Millions of Pakistani flood victims face continuing crisis

By Vilani Peiris
21 August 2010

After a two-day session of the UN General Assembly ended yesterday, the amount of international aid pledged for Pakistani flood victims still fell well short of the $US460 million in emergency aid that the UN has appealed for. For all of the cynical displays of concern for the fate of the Pakistani people at the UN meeting, the issue of aid was dominated by the narrow self-interest of the major powers.

Addressing the UN on Thursday, US Secretary of State Hillary Clinton announced that the US would contribute an additional $60 million in aid to Pakistan, bringing its total to more than $150 million, of which about $92 million would go to the UN. In calling for other countries to do more, she declared: “I realise that many countries, including my own, are facing tough economic conditions and very tight budgets … But we must answer the Pakistani request for help.”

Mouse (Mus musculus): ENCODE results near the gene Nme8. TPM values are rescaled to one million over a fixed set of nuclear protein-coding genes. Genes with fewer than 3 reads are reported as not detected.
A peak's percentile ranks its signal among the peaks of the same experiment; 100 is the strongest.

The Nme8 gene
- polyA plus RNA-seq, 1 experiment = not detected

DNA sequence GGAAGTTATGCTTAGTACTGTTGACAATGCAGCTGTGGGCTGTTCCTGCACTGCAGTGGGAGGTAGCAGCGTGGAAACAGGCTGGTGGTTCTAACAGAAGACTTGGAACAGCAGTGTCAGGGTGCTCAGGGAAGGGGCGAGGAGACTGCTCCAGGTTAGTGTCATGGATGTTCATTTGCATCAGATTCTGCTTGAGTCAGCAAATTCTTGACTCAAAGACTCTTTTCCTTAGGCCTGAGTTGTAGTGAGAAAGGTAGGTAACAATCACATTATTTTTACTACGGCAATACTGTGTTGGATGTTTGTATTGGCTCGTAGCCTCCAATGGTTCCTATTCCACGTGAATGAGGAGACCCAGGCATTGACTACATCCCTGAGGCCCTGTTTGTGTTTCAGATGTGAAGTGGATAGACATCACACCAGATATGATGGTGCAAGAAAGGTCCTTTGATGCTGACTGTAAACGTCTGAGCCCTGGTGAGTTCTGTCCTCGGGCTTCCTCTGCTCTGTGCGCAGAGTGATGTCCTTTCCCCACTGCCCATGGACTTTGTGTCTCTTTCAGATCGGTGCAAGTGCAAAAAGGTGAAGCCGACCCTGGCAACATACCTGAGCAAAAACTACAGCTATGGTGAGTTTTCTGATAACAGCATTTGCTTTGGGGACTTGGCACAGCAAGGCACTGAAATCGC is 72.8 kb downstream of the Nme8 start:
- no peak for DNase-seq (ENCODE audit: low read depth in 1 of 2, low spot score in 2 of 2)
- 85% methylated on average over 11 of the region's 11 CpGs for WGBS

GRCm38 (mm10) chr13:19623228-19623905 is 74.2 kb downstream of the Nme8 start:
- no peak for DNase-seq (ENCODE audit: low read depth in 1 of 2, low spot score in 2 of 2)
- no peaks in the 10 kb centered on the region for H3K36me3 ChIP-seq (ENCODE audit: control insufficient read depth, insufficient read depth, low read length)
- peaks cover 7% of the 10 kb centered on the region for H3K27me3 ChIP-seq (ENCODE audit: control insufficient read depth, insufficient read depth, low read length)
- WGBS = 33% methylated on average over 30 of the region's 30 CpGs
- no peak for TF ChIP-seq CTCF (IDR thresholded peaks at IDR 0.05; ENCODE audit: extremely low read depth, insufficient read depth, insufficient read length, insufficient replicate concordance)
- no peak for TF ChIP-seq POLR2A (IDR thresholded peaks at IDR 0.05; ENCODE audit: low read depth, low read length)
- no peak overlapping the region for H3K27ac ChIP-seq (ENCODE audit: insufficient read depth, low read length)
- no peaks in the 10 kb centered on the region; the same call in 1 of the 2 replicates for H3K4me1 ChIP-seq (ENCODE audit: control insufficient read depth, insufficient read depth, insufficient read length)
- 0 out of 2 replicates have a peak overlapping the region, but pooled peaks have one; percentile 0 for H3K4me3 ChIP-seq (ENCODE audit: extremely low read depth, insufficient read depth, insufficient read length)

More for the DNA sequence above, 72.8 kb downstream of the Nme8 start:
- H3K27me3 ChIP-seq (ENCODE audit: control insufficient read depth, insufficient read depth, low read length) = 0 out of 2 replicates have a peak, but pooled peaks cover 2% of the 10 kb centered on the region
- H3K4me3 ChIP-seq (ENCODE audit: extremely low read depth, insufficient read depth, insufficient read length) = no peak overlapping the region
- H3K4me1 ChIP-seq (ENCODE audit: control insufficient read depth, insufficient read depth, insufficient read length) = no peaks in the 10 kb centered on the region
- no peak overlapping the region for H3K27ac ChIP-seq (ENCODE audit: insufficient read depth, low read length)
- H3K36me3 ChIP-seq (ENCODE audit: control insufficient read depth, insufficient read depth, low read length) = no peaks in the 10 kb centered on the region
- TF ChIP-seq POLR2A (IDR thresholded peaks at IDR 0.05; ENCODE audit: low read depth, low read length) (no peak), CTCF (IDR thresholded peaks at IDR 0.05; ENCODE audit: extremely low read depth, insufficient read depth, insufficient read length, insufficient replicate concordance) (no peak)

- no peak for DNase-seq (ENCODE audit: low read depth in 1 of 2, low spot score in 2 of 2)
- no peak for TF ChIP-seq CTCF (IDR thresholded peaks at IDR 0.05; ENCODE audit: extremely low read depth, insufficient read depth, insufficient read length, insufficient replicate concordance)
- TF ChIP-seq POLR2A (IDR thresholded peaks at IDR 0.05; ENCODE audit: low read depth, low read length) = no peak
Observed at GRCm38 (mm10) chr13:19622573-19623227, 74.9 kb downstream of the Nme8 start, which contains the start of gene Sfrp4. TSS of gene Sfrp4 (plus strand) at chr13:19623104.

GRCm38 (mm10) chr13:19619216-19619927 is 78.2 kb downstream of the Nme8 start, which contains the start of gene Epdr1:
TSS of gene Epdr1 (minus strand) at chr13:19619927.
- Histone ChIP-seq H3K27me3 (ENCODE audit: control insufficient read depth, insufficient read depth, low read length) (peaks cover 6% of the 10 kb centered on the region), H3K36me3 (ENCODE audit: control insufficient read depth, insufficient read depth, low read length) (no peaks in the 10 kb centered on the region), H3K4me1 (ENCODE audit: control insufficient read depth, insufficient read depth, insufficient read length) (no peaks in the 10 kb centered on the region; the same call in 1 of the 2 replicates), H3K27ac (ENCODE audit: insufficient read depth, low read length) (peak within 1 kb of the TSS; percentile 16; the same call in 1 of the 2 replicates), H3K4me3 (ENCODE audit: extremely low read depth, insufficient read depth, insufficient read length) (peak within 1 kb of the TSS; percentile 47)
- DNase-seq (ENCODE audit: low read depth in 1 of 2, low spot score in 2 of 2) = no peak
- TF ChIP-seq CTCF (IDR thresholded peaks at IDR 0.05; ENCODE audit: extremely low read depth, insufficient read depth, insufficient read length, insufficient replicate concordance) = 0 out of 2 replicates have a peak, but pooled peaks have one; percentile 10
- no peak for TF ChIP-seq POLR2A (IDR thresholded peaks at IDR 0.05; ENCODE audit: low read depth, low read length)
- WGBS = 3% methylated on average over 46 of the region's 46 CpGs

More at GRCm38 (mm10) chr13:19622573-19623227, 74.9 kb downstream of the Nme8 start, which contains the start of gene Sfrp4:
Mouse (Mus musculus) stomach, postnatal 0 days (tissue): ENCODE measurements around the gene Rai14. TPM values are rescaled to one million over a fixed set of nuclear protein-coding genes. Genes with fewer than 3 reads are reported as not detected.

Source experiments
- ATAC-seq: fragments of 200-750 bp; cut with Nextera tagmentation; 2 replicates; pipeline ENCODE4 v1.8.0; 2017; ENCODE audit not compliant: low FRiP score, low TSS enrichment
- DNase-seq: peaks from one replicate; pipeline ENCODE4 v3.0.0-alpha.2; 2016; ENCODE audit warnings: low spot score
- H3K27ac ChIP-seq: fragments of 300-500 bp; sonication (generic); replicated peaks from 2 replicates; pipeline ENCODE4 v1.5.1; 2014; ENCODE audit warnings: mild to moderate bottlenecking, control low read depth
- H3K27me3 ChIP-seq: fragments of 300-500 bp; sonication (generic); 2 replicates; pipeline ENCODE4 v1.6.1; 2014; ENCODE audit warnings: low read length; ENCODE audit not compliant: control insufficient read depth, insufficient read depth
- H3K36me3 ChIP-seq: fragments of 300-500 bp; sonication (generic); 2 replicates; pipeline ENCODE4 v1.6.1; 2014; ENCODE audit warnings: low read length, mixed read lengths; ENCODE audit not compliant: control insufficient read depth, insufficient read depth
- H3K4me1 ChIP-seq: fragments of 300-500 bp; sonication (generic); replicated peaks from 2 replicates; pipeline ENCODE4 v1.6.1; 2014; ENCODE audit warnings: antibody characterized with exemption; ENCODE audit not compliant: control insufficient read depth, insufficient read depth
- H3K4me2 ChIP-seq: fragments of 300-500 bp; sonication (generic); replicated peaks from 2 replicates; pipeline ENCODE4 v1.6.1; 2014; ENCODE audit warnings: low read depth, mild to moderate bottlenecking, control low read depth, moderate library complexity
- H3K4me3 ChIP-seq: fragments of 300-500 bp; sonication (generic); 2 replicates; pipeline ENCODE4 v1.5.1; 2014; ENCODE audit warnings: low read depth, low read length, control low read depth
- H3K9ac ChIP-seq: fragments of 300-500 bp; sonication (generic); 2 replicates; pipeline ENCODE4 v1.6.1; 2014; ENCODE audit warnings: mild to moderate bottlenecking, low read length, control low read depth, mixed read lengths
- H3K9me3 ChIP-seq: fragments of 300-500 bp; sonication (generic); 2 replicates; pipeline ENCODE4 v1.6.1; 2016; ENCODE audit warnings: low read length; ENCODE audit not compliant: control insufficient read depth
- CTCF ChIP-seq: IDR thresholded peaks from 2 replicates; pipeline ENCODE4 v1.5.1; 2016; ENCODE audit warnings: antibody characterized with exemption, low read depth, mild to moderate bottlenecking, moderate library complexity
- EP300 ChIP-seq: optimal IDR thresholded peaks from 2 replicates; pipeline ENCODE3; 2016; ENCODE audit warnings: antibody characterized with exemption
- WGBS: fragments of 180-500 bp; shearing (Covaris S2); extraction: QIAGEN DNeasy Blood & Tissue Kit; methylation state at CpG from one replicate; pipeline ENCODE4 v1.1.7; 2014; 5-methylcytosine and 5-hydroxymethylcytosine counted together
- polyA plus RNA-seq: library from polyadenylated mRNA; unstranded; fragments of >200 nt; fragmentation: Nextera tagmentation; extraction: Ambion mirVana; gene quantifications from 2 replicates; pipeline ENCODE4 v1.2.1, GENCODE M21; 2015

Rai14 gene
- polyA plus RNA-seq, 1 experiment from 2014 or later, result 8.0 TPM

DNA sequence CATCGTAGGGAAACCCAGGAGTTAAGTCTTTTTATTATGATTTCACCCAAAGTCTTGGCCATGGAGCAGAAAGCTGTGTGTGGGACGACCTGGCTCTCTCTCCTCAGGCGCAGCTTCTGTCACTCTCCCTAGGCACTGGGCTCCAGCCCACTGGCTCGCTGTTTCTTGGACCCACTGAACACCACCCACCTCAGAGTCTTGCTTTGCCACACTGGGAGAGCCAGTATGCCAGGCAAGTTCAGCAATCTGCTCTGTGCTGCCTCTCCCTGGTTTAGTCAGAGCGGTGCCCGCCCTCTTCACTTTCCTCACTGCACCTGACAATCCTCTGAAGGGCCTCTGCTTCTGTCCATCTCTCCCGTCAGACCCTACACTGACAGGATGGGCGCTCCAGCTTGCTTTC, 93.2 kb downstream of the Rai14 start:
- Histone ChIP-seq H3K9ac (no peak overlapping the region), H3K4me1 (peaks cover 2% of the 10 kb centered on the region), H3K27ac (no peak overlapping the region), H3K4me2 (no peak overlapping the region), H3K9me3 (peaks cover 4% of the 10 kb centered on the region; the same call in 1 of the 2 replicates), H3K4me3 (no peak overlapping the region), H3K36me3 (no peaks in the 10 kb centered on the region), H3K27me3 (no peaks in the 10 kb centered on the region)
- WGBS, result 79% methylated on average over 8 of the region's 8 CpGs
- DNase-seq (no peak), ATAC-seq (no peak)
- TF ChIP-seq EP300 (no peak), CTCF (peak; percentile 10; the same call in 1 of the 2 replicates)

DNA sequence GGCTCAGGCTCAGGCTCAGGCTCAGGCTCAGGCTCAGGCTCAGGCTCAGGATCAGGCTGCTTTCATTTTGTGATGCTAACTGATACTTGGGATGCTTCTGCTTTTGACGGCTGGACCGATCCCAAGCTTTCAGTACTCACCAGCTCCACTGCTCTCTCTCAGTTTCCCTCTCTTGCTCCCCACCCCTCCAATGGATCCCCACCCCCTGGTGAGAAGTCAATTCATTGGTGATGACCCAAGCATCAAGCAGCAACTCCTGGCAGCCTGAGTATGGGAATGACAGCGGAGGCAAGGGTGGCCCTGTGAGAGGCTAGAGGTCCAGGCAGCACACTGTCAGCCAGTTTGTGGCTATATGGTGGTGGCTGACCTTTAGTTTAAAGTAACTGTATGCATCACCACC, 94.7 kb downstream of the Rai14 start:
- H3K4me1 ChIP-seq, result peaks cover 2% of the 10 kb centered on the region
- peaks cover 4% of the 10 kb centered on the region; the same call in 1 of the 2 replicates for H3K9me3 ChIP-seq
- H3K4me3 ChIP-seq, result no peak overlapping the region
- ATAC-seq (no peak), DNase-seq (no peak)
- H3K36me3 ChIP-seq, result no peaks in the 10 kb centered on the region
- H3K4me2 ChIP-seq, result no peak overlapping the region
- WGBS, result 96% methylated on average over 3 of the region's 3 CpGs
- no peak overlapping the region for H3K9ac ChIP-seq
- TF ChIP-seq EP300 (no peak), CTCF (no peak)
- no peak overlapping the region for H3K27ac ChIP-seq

Washington’s aid effort, however, is not motivated by concern for the estimated 20 million Pakistanis impacted by the floods. Rather the Obama administration is driven by the need to prop up the Pakistani government of President Asif Ali Zardari, on which the US relies to wage a proxy war on Islamist insurgents in areas bordering Afghanistan. US officials have warned that organisations sympathetic to the Islamist fighters might gain in influence as a result of government and international inaction on the floods.

As for “very tight budgets”, the Obama administration’s offer of aid is a pittance compared to the trillions of dollars spent to fund the bailouts of US banks, financial institutions and corporations during 2008-09. In fact, the White House is implementing austerity measures against working people in the US and provides limited aid to Pakistani flood victims precisely because it has taken massive corporate bad debts onto the government’s books. At the same time, Obama can find tens of billions of dollars to escalate the US-led war in Afghanistan.